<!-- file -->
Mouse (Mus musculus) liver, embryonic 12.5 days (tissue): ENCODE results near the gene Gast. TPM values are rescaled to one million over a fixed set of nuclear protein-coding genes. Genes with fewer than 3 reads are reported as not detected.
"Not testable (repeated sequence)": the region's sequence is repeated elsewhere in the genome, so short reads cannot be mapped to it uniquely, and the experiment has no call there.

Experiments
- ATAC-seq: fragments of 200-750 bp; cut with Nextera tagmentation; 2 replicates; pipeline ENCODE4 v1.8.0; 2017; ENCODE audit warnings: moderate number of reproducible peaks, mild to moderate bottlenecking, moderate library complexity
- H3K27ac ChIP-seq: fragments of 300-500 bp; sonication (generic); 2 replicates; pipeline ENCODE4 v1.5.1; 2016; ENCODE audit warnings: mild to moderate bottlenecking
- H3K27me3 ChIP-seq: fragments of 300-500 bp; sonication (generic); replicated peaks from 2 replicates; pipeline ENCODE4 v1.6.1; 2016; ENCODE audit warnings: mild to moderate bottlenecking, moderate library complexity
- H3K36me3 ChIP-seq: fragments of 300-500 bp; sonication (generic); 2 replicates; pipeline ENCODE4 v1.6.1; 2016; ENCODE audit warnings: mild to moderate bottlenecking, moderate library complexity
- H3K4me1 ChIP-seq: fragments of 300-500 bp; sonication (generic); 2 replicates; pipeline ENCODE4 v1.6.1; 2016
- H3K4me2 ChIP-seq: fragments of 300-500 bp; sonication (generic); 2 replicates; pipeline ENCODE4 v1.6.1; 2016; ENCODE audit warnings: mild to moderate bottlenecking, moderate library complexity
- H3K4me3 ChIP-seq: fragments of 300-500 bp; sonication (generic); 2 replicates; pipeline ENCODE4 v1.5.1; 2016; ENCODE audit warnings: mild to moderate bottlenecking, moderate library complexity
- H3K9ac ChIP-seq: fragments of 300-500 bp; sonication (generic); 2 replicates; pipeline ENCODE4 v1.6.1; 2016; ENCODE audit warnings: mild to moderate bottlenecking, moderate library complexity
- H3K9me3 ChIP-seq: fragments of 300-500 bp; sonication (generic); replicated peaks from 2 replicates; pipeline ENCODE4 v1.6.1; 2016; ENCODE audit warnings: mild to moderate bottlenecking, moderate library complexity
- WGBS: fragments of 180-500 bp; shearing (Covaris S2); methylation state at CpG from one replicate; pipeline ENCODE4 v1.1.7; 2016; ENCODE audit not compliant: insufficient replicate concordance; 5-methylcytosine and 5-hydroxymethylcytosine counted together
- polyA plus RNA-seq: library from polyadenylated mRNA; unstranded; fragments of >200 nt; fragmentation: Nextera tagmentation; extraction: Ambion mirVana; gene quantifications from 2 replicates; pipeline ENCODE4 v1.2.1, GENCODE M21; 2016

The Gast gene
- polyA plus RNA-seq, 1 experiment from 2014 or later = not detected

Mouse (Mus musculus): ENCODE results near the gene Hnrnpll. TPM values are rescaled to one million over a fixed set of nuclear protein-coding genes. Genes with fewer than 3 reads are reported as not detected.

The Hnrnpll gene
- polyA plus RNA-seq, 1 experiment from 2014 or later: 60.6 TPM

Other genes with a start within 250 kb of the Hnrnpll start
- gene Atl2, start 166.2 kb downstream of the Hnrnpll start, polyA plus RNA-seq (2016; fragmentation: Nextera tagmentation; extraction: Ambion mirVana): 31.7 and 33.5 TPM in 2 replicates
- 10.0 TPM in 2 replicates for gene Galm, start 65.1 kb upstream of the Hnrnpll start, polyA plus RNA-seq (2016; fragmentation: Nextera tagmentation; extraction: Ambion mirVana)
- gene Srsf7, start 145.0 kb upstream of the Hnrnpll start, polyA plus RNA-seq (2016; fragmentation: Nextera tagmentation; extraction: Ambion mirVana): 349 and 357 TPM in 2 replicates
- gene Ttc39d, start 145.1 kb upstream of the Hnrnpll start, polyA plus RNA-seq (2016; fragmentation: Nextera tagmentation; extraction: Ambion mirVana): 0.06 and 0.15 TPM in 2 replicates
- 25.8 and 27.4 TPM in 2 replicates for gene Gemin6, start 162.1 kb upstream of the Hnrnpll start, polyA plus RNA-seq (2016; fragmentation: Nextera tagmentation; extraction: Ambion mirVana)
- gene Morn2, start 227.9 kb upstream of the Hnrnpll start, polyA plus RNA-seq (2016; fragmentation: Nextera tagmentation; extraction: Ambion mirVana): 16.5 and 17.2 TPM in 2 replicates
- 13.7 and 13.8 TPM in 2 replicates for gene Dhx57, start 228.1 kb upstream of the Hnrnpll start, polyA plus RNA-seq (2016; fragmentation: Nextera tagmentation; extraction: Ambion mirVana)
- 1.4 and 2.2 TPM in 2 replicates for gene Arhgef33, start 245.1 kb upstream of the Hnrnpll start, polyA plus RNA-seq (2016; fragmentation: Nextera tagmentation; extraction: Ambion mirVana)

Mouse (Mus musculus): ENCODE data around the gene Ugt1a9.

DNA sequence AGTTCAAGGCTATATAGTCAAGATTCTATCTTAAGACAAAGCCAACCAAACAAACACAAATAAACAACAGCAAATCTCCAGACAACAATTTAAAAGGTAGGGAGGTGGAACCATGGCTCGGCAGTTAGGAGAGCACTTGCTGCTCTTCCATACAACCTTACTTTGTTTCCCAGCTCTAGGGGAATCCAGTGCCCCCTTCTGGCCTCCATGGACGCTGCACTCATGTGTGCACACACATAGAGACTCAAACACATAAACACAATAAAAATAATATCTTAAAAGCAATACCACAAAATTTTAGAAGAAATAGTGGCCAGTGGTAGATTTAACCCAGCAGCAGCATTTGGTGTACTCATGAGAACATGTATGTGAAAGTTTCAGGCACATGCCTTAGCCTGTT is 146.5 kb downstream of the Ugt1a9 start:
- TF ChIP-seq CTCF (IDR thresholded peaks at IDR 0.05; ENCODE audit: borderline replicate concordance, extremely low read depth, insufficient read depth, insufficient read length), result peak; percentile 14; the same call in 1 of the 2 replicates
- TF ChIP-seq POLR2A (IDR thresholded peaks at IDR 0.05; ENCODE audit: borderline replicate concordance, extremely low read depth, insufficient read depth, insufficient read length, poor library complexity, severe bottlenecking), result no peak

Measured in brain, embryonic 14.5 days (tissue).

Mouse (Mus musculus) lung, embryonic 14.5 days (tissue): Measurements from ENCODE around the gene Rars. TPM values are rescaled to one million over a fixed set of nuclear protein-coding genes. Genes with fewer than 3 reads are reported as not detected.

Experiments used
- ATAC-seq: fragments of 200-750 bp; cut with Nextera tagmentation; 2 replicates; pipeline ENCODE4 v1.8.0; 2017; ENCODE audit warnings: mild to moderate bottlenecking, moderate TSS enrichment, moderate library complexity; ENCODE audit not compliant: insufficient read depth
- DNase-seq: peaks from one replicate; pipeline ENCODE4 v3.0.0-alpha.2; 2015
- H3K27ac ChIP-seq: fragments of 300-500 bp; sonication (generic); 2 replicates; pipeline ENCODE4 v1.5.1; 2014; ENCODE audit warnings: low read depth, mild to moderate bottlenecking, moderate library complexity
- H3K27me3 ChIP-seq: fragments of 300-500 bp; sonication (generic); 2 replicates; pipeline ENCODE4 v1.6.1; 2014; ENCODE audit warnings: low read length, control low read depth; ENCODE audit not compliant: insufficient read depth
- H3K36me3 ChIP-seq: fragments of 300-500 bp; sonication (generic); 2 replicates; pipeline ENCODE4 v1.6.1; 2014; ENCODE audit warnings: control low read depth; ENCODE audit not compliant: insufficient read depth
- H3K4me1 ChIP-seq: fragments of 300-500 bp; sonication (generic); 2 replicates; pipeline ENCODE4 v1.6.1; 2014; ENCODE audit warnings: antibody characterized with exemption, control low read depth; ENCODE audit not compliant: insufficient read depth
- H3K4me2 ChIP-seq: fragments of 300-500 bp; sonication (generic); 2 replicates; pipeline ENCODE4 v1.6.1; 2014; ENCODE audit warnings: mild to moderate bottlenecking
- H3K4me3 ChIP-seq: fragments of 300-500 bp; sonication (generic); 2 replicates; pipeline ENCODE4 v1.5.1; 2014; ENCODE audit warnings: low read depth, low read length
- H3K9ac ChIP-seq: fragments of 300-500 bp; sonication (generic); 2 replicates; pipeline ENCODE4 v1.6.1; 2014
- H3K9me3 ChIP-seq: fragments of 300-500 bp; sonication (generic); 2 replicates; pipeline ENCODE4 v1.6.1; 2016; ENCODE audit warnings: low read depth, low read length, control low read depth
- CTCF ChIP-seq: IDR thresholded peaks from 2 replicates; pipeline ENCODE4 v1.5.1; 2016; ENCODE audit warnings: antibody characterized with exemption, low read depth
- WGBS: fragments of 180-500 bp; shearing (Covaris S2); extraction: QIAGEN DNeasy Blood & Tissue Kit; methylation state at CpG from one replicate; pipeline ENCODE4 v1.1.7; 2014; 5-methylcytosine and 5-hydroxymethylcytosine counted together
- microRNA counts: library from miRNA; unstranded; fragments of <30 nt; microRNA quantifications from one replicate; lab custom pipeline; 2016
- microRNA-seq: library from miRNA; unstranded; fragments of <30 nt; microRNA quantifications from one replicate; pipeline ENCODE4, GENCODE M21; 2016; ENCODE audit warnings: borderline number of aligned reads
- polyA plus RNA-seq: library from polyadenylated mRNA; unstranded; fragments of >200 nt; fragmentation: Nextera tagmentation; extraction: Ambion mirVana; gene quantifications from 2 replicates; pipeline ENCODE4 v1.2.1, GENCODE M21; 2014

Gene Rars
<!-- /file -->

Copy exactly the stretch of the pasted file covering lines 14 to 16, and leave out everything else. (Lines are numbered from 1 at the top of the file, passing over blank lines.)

- polyA plus RNA-seq: library from polyadenylated mRNA; unstranded; fragments of >200 nt; fragmentation: Nextera tagmentation; extraction: Ambion mirVana; gene quantifications from 2 replicates; pipeline ENCODE4 v1.2.1, GENCODE M21; 2016

The Gast gene
- polyA plus RNA-seq, 1 experiment from 2014 or later = not detected